On Finding Love In The Fiction Section

Illustration for article titled On Finding Love In The Fiction Section

When people ask me how I met my fiance, I always have a moment when I consider lying.

It's not that it's so mortifying, or sordid — it's just dull. We met at a bar. I was having a sandwich with a friend, he approached us, the end. I love good stories — especially good "how we met" stories — and it's galling to have to consistently disappoint. When I consider lying, I weigh my options: missed connection, revival house, independent bookstore. The latter has always seemed to me the most romantic of all possible scenarios, and according to Emma Straub's charming essay on Slate, it's a real one: as she writes of her time at just such a bookstore,

I watch it happen regularly: the shy approach, the careful hand-selection of a novel or a volume of poetry, the hand-off, the sweet ringing of the cash register, the slip of paper with the telephone number, the awkward good-bye...Of course, it's not just staff members who find bookstores and their bookish patrons appealing. There are many reasons why bookstores are naturally romantic environments: the smell of paper, the soft lighting, the baseline understanding that those inside like to read, and are therefore probably not morons. Browsing customers often circle each other like timid sharks, the piles of books in their hands their only weapons. Heidegger implies late-night conversations over coffee and cigarettes; Rumi, a bathtub surrounded by candles. Ayn Rand indicates a need for a wide berth; Sarah Vowell means mornings spent listening to NPR while baking gluten-free cupcakes.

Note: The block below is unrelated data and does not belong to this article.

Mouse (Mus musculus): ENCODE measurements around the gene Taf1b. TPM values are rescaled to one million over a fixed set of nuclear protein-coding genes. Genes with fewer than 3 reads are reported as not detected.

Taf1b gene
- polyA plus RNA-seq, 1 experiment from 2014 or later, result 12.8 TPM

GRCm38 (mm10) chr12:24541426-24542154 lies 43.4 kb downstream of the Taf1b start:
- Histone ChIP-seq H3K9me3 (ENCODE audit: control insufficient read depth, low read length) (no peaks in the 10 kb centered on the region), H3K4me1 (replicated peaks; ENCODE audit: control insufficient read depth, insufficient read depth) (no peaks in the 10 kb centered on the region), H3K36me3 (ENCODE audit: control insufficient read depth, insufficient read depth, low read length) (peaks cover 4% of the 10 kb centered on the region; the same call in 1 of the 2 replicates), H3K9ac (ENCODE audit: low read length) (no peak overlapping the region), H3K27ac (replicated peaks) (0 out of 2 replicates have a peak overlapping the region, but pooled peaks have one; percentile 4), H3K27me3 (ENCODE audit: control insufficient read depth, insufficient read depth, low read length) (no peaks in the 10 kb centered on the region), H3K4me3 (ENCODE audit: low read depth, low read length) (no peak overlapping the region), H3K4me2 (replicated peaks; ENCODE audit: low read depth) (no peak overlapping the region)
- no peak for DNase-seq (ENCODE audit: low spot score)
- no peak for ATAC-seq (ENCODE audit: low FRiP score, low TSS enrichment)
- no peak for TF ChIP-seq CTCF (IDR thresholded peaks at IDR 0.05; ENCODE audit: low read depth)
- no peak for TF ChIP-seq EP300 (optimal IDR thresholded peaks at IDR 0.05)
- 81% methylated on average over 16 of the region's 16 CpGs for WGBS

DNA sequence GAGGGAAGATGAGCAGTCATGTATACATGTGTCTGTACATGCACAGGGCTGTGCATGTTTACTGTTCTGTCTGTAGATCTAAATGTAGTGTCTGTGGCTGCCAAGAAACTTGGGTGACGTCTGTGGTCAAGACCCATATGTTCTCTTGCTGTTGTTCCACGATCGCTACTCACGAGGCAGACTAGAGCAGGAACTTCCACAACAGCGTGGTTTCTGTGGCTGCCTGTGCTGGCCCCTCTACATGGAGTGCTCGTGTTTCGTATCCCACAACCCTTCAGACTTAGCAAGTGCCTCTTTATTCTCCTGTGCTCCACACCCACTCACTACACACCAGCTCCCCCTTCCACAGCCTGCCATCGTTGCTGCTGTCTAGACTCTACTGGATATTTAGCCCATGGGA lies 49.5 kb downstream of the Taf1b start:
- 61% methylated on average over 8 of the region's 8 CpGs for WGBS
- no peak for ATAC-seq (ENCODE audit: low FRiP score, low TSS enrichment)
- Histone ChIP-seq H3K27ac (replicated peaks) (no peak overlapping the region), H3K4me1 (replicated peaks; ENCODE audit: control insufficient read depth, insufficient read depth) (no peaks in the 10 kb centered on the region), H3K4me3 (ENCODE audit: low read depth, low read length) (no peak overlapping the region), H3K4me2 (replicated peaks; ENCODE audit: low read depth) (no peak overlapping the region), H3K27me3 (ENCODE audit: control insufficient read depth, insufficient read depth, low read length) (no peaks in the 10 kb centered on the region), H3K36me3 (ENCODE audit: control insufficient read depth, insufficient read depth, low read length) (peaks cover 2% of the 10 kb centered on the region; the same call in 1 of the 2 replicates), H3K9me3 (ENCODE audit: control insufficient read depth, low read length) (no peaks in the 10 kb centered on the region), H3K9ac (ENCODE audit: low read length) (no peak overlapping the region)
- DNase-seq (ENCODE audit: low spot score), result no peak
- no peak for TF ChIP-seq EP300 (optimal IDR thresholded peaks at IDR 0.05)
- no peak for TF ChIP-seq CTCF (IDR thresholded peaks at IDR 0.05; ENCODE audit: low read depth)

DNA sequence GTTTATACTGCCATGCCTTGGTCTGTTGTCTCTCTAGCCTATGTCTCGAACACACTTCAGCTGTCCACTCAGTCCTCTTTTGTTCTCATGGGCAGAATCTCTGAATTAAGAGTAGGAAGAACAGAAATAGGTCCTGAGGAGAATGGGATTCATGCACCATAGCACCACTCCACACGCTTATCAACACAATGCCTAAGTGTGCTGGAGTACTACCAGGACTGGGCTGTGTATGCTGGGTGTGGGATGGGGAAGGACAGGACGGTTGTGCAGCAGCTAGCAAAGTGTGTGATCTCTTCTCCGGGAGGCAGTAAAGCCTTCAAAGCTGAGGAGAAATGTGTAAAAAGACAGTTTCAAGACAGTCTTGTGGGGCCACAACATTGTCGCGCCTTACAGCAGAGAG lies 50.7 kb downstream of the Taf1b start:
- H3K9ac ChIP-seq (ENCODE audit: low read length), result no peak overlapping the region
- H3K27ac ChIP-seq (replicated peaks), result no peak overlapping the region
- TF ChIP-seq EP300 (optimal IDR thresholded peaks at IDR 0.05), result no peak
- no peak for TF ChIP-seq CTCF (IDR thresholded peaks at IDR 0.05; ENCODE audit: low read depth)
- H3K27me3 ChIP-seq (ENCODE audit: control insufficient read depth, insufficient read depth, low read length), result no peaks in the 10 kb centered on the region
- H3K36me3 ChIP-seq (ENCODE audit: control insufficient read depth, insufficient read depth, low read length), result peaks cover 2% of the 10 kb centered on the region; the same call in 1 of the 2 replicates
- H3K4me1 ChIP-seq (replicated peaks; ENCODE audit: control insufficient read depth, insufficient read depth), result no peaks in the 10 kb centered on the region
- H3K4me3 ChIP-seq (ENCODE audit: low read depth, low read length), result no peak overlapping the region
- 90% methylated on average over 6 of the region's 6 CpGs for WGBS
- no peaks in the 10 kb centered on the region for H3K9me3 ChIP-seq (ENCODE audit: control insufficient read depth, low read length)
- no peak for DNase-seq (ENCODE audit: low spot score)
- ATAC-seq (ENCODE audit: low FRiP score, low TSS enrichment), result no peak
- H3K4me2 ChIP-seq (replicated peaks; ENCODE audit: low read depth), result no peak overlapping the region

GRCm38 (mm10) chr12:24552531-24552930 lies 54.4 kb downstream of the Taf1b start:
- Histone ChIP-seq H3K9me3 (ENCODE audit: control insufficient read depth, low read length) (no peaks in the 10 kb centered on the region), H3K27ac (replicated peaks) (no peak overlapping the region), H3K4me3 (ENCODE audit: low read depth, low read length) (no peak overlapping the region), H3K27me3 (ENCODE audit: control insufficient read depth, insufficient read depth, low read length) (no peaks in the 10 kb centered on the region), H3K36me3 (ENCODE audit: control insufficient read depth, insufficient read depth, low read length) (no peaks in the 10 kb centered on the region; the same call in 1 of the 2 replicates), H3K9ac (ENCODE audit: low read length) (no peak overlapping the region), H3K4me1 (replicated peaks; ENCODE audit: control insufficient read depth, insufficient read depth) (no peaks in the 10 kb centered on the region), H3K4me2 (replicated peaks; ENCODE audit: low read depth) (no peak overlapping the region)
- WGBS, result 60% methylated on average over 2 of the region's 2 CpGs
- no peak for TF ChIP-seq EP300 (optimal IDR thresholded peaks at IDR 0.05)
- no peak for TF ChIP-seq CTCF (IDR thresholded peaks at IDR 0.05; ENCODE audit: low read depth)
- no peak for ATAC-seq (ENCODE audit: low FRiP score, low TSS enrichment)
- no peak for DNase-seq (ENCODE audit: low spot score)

Seriously, if you could pick a way to meet, could you find a better one? Everyone comes off looking smart; romantic rather than creepy' not remotely sordid. When I was single I spent a lot of time hanging around places and hoping people might fall in love with me. Possibly because of my general surliness (look, I was conflicted) this was in no danger of happening. The one time someone did approach me, it was a dude clutching a copy of the Kama Sutra. Did I say there was no creepiness in bookstores? I was mistaken.

Of course, the way people meet is incidental, ultimately — delightful as a good story is — incidental to anything; of course it is. But it can provide a pleasing sense of drama to the stories of our own lives. Not to mention, delight people around you — or in the case of petty jerks like some of us, make them mortally jealous.

Love in Bookstores [Slate]

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What I took away from this article is that people have always been preoccupied with how they are perceived by other people, and whether other people consider them interesting, unique and fascinating enough. It's just that thanks to mass-communication culture such as teh interwebz, this state has become completely normalised to the extent that if our life doesn't resemble a quirkily bittersweet indie film we wonder if we're inadequate and everyone else is getting something we're not.

Ergo musings on the better, cuter, more audience-friendly and attention-getting ways one could have met one's partner.